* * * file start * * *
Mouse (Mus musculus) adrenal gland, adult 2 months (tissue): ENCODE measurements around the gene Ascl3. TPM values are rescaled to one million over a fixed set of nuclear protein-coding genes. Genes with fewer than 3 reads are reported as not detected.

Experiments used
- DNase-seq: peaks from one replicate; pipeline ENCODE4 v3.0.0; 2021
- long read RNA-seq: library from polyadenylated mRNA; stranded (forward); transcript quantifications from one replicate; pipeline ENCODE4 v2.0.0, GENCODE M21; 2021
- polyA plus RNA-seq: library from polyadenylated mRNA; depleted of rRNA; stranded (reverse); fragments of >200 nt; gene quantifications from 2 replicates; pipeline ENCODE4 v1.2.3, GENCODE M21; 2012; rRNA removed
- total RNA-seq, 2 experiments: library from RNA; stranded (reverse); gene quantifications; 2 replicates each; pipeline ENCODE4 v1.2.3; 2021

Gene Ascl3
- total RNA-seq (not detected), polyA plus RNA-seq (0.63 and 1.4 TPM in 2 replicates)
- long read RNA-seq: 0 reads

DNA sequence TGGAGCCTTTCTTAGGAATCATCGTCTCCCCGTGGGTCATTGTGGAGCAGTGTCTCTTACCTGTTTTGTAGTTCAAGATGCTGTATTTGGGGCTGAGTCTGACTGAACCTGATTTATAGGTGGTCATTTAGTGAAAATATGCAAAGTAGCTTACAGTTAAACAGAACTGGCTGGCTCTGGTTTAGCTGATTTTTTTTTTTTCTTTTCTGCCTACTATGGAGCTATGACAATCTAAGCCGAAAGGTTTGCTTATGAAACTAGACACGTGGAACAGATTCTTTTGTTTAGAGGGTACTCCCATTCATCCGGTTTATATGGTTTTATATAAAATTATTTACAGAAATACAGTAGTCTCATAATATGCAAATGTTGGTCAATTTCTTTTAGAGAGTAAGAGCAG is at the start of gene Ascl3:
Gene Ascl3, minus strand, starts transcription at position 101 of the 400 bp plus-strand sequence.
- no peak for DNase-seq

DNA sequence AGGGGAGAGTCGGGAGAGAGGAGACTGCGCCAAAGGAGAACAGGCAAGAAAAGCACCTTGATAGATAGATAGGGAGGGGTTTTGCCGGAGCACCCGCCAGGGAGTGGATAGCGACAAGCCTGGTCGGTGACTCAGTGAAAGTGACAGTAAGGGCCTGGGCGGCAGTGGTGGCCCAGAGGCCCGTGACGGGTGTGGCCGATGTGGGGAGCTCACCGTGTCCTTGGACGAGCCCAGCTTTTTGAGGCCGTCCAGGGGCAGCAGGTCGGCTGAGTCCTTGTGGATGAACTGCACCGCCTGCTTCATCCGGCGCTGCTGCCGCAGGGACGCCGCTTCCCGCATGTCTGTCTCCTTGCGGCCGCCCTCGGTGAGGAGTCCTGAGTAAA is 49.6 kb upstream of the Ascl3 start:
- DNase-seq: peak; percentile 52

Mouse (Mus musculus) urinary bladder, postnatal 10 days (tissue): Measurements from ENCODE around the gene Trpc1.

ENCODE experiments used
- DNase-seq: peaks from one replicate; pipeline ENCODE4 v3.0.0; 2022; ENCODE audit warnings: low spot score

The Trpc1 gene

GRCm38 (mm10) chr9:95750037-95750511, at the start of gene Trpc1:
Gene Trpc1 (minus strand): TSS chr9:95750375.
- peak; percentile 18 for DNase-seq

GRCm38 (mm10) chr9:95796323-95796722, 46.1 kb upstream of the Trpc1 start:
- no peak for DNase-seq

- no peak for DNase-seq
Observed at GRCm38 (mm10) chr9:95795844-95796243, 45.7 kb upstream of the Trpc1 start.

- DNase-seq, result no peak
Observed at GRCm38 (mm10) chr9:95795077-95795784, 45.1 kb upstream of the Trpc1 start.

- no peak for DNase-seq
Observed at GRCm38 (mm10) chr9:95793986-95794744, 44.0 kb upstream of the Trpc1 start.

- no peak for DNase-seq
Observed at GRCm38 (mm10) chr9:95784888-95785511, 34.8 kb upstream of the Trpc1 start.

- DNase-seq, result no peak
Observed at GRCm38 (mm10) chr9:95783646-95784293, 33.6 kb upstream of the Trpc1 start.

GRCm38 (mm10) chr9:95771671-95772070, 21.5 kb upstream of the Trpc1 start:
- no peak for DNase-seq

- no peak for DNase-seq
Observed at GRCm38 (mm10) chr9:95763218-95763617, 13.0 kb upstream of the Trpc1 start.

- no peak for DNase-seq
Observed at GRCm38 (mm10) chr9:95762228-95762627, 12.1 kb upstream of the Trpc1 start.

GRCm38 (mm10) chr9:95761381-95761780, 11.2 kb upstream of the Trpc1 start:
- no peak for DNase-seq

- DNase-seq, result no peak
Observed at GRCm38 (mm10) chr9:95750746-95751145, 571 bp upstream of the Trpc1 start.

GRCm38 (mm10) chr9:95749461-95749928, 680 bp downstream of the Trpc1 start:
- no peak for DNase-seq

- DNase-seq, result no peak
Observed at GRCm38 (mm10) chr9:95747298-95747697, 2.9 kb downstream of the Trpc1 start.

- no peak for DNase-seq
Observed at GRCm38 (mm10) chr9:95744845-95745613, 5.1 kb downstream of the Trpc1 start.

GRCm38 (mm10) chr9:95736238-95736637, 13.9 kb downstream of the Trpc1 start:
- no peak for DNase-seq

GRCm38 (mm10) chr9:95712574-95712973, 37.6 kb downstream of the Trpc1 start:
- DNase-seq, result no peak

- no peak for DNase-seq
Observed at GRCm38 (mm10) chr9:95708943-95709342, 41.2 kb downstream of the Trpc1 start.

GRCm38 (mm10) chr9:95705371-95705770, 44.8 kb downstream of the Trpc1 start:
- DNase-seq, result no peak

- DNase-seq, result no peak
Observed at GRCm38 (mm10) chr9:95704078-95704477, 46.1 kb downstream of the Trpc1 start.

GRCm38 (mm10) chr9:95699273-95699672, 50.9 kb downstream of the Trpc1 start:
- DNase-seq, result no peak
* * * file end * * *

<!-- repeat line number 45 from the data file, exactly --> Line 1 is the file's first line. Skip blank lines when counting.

- no peak for DNase-seq